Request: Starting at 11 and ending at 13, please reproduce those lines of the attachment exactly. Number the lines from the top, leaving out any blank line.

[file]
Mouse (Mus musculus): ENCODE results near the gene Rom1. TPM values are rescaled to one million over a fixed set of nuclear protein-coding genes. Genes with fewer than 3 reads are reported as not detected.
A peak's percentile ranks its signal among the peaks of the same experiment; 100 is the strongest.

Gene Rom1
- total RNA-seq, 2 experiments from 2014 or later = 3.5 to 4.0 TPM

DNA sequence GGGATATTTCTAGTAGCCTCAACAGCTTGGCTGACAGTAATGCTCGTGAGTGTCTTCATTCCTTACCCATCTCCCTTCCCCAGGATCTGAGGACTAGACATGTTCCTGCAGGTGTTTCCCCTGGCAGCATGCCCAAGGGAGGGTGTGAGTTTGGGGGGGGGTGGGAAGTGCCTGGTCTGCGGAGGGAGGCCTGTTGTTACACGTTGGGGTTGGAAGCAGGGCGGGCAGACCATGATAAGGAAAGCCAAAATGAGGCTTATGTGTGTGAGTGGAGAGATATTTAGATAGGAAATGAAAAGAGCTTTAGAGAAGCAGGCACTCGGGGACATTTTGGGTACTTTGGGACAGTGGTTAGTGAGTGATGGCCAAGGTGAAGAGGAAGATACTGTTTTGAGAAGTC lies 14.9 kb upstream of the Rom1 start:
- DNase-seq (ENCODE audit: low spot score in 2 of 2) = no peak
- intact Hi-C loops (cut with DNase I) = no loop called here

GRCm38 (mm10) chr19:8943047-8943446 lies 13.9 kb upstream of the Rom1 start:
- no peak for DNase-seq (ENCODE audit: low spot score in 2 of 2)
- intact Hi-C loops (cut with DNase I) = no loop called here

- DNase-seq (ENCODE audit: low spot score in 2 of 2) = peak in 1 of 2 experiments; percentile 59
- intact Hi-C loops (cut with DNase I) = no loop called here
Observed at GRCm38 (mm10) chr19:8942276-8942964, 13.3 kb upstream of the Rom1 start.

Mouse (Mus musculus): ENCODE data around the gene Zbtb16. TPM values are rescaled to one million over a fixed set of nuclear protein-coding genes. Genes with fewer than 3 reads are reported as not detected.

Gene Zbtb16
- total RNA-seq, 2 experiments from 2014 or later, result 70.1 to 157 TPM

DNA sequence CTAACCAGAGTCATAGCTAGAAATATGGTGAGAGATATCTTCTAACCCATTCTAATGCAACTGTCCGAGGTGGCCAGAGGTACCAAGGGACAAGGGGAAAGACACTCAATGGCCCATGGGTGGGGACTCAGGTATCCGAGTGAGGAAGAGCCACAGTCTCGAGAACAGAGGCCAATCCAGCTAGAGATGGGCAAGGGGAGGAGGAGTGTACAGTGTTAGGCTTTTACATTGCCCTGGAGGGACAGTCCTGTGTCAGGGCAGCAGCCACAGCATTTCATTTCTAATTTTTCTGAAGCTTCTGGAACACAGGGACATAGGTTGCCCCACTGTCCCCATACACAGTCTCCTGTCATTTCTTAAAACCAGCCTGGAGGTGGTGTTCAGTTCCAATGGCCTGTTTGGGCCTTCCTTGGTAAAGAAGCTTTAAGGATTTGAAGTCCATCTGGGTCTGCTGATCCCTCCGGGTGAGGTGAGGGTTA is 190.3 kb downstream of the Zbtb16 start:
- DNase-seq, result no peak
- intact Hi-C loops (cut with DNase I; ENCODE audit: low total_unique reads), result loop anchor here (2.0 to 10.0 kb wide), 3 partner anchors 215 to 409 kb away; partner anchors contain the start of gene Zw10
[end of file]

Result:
- DNase-seq (ENCODE audit: low spot score in 2 of 2) = peak in 1 of 2 experiments; percentile 59
- intact Hi-C loops (cut with DNase I) = no loop called here
Observed at GRCm38 (mm10) chr19:8942276-8942964, 13.3 kb upstream of the Rom1 start.